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Medical hypnosis, also commonly referred to as hypnotherapy, is a technique in which a trained therapist attempts to guide a patient into a state of extreme relaxation and focus known as a trance. During a trance, a patient is thought to be so relaxed and focused on the process itself that he or she is no longer aware of his or her surroundings or conscious thoughts. Supporters of this technique believe it can be successful at treating a variety of mental and physical health issues.
A hypnotherapist will typically have his or her patient concentrate on a specific task in order to guide the patient into a trance. The patient may be led through some type of physical relaxation exercise, such as deep breathing or imagining he or she is in a calming place. Once the patient becomes relaxed, the hypnotherapist may have him or her perform an exercise designed to produce specific focus and block out all external occurrences. For example, a patient may be instructed to look at a particular item or repeat a phrase until he or she is able to focus on one task at a time and ignore all outside stimuli.
One of the central beliefs of medical hypnosis is the thought that during the state of being in a trance, a patient may be better able to take suggestions or divulge thoughts or other information that he or she had kept deep in his or her memories or subconscious thoughts. The precise technique a hypnotherapist uses usually depends on the patient and what he or she hopes to accomplish with the therapy. A hyponotherapist may ask the patient a variety of questions about his or her symptoms, past experiences, or anything else the therapist believes may be relevant to contributing to the patient’s condition. By discovering contributing factors, it is thought that the hypnotherapist can work with the patient to resolve the condition. Giving a patient suggestions or guidance, such as telling him or her to no longer be afraid of a particular phobia, during the hypnosis is also thought to help change the patient’s behavior once he or she is out of the trance.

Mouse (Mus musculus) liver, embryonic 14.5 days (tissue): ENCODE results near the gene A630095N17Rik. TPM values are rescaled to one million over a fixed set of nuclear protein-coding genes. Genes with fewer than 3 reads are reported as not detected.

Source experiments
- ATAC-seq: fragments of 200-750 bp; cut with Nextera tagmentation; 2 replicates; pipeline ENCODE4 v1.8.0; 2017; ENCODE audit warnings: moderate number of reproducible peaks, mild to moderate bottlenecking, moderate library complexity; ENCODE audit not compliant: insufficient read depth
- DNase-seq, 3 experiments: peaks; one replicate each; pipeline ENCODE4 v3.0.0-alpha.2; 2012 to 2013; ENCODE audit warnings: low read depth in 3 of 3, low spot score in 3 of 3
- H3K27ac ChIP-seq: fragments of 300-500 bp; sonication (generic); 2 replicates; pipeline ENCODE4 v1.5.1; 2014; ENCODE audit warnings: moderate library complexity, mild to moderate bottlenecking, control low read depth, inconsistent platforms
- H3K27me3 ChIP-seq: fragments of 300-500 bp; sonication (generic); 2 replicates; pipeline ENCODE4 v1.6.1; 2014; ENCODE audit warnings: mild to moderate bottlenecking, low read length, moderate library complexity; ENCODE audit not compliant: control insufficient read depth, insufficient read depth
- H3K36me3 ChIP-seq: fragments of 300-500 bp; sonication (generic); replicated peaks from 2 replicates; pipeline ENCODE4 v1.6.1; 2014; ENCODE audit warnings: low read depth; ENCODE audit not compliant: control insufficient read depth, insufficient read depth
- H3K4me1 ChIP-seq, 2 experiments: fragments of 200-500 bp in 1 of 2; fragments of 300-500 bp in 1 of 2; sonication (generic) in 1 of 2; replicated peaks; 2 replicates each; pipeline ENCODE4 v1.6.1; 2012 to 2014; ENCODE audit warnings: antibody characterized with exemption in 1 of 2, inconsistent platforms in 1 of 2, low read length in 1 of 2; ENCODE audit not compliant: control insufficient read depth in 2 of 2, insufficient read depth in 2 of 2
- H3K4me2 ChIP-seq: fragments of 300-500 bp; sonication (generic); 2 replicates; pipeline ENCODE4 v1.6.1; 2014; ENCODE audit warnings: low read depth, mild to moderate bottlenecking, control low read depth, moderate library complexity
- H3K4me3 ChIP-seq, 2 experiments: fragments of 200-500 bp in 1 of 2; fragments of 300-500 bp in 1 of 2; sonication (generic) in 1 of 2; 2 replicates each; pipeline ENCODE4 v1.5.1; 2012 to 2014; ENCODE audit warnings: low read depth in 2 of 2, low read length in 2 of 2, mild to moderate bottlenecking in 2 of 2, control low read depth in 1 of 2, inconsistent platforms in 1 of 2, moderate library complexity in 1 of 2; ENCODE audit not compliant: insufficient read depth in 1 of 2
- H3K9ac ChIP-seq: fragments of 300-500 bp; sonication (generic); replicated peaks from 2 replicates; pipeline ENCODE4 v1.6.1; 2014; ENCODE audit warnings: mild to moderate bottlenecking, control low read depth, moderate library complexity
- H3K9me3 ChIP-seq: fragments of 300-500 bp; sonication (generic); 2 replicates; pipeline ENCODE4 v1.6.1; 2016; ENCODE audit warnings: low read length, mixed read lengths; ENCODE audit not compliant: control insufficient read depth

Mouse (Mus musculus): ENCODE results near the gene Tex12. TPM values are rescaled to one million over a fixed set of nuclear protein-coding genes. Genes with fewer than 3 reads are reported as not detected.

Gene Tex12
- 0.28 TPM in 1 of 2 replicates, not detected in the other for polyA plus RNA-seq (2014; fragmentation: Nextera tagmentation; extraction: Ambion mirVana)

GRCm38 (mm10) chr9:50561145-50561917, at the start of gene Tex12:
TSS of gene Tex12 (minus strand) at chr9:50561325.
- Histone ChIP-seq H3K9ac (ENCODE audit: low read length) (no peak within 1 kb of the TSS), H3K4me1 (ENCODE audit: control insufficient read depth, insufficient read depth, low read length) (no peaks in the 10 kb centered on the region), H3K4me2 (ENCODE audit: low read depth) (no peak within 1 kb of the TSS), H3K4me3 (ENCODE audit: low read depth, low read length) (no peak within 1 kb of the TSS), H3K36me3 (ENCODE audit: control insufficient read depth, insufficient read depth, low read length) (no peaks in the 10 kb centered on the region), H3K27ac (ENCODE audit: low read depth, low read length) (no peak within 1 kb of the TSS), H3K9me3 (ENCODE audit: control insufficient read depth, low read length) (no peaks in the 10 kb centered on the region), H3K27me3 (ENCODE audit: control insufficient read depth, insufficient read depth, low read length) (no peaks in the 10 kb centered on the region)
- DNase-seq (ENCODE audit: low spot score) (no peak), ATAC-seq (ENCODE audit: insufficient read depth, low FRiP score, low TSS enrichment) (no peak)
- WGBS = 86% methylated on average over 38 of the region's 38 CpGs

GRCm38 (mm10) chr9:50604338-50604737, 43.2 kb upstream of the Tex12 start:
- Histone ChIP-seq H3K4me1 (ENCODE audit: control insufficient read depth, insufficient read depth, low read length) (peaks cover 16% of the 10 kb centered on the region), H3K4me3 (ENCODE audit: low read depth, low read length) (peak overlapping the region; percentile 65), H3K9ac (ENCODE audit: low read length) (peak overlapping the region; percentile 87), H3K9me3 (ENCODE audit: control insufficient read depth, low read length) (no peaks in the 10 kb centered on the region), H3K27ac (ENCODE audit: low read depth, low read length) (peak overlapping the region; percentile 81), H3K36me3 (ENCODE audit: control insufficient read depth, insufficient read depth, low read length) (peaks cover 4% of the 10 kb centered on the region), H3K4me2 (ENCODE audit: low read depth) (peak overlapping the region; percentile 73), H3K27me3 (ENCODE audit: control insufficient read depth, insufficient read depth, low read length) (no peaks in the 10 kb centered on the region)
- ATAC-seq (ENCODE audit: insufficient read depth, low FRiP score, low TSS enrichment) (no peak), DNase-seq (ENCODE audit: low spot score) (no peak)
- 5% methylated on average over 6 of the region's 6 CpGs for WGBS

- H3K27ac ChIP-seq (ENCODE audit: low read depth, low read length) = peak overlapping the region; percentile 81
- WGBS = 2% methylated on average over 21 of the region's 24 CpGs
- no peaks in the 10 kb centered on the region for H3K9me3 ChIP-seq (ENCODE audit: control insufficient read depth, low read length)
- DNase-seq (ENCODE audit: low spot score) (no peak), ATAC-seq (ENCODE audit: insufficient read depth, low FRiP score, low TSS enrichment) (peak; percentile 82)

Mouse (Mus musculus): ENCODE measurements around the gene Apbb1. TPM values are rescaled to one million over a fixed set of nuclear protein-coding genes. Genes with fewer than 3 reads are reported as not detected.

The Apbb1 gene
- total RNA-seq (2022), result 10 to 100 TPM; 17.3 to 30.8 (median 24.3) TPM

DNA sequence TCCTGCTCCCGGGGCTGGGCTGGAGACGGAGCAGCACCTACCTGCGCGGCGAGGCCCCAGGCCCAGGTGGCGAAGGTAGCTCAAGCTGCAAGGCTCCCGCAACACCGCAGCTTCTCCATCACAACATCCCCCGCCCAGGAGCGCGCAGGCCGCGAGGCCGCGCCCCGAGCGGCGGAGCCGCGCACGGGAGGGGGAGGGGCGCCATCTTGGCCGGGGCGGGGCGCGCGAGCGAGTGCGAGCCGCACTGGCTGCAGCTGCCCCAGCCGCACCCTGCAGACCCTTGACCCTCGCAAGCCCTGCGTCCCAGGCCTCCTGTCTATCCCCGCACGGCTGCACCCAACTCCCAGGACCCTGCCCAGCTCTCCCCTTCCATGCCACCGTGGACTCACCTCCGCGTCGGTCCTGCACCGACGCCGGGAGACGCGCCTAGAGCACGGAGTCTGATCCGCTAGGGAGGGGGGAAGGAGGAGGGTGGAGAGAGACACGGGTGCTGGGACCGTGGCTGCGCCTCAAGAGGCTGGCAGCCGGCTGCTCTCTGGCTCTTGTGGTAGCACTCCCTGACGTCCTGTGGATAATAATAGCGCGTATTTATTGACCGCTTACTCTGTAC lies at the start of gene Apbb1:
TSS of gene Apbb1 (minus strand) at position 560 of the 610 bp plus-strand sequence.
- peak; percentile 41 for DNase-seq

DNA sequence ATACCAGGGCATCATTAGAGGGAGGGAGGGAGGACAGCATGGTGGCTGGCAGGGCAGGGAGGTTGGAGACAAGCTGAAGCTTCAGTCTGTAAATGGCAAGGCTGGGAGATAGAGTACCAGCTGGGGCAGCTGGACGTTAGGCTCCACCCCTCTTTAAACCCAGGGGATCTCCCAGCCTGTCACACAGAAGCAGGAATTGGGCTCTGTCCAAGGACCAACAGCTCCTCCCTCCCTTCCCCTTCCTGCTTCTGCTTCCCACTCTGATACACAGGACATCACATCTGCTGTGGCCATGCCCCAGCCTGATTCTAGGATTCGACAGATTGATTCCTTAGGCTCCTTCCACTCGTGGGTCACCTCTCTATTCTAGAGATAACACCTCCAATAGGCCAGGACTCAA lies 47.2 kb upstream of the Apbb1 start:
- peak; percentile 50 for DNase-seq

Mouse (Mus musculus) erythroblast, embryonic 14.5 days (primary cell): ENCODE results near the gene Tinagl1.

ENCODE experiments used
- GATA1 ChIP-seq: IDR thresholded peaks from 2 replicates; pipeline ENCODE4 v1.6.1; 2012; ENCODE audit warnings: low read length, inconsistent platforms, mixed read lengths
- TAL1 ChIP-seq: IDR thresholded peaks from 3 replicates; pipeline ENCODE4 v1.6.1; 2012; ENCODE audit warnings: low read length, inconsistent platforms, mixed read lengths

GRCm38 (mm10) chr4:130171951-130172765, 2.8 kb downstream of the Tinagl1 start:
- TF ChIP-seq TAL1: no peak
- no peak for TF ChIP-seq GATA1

Medical hypnosis may be recommended for a wide range of health conditions. It is often used as a potential treatment option for mental health issues such as anxiety, depression, addictions, and phobias. Physical health disorders that are recommended for hypnosis treatment include chronic back pain, constipation, headache, and irritable bowel syndrome. The therapy is generally not advised as a treatment option for people with an altered states of mind, such as those with drug or alcohol problems or psychotic disorders.
Critics of medical hypnosis claim that there is no conclusive proof that the technique is effective at treating health conditions. Some believe that the technique is a form of brainwashing and could be considered dangerous. Other critics tend to consider hypnosis as harmless, and may not discourage it as part of a comprehensive treatment program, but tend not to believe it can work on its own.